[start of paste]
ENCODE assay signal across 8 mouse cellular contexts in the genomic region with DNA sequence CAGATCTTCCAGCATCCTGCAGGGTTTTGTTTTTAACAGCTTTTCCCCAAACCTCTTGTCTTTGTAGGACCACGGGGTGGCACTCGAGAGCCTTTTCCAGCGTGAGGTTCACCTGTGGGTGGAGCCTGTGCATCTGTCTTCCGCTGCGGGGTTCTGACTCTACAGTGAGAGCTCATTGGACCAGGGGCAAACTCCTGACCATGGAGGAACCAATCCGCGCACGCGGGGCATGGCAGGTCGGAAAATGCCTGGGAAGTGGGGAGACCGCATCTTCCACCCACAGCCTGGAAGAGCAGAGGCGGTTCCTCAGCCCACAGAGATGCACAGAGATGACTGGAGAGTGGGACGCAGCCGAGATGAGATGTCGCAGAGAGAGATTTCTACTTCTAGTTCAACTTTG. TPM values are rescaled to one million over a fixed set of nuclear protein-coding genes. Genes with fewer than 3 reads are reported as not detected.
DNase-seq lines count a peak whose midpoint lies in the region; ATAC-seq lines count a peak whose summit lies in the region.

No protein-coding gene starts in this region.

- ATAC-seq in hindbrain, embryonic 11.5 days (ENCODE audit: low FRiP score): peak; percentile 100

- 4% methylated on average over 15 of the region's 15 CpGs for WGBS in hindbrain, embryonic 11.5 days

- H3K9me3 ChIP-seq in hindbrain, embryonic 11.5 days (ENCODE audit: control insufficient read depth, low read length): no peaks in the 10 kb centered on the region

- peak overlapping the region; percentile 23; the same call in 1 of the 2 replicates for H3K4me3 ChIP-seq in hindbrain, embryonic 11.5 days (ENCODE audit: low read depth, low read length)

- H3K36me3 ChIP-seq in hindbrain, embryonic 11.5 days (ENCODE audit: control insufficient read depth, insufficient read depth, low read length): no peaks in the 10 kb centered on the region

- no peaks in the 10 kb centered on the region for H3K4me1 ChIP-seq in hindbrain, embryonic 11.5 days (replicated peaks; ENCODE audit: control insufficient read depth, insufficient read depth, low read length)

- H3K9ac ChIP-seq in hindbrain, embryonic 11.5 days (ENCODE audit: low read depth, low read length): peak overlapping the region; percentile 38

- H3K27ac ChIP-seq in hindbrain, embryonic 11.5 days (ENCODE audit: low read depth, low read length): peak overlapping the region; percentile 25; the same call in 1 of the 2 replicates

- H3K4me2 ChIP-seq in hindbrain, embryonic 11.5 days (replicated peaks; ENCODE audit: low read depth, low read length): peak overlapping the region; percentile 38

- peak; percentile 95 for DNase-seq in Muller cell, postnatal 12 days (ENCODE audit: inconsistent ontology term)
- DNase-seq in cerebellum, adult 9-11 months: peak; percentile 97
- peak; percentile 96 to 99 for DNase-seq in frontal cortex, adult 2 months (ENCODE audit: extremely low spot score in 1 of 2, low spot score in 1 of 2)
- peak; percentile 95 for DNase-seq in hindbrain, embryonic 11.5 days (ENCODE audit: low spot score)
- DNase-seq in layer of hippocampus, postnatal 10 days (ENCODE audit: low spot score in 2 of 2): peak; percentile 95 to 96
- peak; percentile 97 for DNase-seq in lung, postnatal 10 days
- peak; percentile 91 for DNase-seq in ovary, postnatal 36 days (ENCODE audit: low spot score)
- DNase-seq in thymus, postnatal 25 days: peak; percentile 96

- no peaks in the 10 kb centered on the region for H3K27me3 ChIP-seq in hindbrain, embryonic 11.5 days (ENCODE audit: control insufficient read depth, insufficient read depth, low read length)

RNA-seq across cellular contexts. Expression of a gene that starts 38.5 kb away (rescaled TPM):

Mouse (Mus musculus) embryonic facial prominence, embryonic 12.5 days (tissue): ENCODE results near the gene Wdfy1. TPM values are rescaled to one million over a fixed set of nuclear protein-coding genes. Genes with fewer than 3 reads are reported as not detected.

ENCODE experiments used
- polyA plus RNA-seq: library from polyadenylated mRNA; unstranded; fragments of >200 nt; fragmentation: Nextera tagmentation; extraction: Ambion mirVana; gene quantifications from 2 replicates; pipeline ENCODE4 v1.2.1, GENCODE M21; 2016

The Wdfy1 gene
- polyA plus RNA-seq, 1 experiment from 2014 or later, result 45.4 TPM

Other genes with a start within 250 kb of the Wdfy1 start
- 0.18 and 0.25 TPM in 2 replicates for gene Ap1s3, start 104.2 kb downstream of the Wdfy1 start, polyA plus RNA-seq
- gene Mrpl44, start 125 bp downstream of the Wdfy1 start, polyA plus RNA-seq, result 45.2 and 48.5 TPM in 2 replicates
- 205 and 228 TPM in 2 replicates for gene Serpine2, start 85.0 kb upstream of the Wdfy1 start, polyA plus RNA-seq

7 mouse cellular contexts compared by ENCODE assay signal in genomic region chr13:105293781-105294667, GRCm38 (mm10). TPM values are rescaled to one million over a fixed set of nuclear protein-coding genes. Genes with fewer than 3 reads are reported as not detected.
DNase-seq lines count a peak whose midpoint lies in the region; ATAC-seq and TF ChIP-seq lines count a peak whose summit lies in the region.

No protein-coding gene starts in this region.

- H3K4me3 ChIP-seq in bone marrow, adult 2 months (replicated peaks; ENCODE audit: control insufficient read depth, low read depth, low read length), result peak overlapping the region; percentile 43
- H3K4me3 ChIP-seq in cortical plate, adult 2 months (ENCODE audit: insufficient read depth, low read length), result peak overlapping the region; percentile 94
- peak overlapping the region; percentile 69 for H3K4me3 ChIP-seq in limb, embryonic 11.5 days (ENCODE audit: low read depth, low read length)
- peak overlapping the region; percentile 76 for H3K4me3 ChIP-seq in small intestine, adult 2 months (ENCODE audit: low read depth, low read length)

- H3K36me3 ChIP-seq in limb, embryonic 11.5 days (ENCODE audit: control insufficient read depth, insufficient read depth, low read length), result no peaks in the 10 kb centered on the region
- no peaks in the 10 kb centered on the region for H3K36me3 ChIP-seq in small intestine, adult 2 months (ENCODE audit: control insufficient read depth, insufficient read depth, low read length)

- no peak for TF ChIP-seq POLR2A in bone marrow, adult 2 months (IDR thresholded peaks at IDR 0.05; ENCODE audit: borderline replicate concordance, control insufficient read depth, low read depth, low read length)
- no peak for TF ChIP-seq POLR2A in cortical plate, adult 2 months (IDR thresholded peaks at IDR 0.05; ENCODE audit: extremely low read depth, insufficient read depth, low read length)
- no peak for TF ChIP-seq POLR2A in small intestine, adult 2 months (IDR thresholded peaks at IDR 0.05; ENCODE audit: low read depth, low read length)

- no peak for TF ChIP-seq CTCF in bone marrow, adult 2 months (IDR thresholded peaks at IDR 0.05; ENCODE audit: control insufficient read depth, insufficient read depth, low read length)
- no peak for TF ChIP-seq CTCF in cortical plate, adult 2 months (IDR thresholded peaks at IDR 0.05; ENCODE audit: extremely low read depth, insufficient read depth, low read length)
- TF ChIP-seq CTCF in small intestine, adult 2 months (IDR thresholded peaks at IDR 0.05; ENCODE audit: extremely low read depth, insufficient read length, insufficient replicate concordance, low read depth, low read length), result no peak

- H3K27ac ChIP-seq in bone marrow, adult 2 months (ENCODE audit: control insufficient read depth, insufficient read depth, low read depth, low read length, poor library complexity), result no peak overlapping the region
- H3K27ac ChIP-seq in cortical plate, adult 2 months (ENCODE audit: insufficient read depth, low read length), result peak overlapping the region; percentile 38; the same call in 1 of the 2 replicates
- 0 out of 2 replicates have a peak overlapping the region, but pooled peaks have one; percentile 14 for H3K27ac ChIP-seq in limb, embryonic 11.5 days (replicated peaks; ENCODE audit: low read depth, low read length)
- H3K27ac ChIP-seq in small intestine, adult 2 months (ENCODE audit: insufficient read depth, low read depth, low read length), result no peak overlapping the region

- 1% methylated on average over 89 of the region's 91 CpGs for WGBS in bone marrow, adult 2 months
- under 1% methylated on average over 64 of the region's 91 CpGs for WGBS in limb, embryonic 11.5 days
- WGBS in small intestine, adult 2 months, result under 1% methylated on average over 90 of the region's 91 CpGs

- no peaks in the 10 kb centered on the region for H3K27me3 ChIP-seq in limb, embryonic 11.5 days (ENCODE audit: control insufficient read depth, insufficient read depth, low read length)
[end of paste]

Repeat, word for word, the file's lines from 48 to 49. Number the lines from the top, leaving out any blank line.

- H3K27ac ChIP-seq in cortical plate, adult 2 months (ENCODE audit: insufficient read depth, low read length), result peak overlapping the region; percentile 38; the same call in 1 of the 2 replicates
- 0 out of 2 replicates have a peak overlapping the region, but pooled peaks have one; percentile 14 for H3K27ac ChIP-seq in limb, embryonic 11.5 days (replicated peaks; ENCODE audit: low read depth, low read length)